Durable goods orders rose in November, paced by motor vehicles and parts, the U.S. Commerce Department said.
Orders rose 0.9 percent to $244.2 billion, according to a report issued last month. It was the seventh consecutive monthly gain and followed a 1.8 percent rise in October.
Leading the way was the motor vehicle and parts category. Orders increased 2.4 percent to $62.1 billion.
The North American auto industry bounced back quicker from the COVID-19 pandemic compared with other industries. Demand for pickups and SUVs have remained relatively strong.
The overall transportation equipment category rose 1.9 percent to $78.8 billion. That included a 16 percent increase for defense aircraft and parts to $3.3 billion. But orders for commercial aircraft fell 2.8 percent to $2.3 billion.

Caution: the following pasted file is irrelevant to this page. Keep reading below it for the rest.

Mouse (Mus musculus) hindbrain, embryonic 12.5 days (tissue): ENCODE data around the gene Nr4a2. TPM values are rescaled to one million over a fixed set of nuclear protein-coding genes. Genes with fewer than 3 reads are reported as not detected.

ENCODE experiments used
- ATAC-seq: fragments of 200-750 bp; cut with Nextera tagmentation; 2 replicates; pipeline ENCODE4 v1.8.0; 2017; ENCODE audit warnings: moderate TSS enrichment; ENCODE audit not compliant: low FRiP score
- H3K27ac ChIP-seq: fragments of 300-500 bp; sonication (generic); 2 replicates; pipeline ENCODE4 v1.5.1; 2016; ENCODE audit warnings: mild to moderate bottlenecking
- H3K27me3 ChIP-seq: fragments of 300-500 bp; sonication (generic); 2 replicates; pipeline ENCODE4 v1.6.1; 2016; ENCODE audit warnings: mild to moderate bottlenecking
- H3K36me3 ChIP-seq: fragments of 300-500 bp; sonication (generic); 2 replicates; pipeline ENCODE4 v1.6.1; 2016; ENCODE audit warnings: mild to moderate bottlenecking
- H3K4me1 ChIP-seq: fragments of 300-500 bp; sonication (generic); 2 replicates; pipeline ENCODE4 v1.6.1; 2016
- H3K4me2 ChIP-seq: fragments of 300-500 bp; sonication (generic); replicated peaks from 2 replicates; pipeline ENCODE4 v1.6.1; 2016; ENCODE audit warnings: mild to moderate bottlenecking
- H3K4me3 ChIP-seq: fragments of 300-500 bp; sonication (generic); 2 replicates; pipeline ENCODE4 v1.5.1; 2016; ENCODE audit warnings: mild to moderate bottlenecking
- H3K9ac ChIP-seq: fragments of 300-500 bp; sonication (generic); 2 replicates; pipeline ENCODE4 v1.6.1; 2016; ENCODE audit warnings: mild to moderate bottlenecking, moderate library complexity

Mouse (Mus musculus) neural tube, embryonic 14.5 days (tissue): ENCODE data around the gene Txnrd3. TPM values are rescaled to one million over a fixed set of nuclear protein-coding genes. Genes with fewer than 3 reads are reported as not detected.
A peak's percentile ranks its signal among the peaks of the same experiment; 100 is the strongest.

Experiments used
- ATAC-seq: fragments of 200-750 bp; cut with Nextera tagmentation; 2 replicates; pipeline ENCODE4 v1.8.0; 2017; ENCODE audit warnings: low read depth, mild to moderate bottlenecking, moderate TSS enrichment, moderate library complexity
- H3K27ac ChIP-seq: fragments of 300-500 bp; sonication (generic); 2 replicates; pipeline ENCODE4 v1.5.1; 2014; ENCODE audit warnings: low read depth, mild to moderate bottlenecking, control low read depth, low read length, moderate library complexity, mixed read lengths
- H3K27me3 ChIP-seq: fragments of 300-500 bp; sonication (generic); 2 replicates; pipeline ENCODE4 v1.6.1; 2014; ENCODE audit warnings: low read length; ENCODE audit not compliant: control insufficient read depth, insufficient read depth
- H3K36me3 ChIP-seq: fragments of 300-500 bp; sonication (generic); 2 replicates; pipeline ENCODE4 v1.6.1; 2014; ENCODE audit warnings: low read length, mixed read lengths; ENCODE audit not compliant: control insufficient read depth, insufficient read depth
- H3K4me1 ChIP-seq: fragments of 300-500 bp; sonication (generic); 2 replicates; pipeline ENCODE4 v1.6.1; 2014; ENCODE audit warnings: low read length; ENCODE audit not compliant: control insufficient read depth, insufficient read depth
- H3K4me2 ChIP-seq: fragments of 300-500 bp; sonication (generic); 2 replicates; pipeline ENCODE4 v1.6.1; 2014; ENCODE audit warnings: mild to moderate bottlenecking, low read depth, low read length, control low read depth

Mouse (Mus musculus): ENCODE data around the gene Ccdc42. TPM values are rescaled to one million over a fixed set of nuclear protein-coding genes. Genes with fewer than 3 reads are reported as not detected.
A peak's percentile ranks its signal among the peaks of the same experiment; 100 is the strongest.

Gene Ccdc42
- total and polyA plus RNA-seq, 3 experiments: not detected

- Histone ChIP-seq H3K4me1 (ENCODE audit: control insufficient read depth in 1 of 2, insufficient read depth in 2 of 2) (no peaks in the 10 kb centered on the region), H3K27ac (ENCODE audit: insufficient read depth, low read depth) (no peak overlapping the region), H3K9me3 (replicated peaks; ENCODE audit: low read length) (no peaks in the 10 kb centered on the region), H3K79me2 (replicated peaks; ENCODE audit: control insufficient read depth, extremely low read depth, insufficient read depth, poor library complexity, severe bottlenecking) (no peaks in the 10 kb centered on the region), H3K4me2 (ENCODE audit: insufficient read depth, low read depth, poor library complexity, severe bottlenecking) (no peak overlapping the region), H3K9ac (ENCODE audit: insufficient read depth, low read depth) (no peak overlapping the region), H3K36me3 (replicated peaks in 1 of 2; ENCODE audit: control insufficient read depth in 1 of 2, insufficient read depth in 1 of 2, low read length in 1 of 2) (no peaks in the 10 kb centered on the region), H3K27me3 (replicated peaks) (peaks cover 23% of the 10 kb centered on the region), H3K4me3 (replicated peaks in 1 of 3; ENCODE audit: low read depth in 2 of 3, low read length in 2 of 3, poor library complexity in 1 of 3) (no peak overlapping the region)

Aerospace continues to struggle because of lessened demand for air travel due to the pandemic. In 2020, airlines canceled orders for planes. Boeing Co. has said it will cut jobs this year because of industry conditions.
Excluding transportation, new orders for durable goods gained 0.4 percent. Excluding defense, orders increased 0.7 percent.
In other categories, orders for machinery rose 0.9 percent to $32.2 billion. Orders for primary metals gained 0.4 percent to $19.7 billion. Orders for fabricated metal products slid 0.8 percent to $31.8 billion.
The report is based on a survey of about 3,100 companies.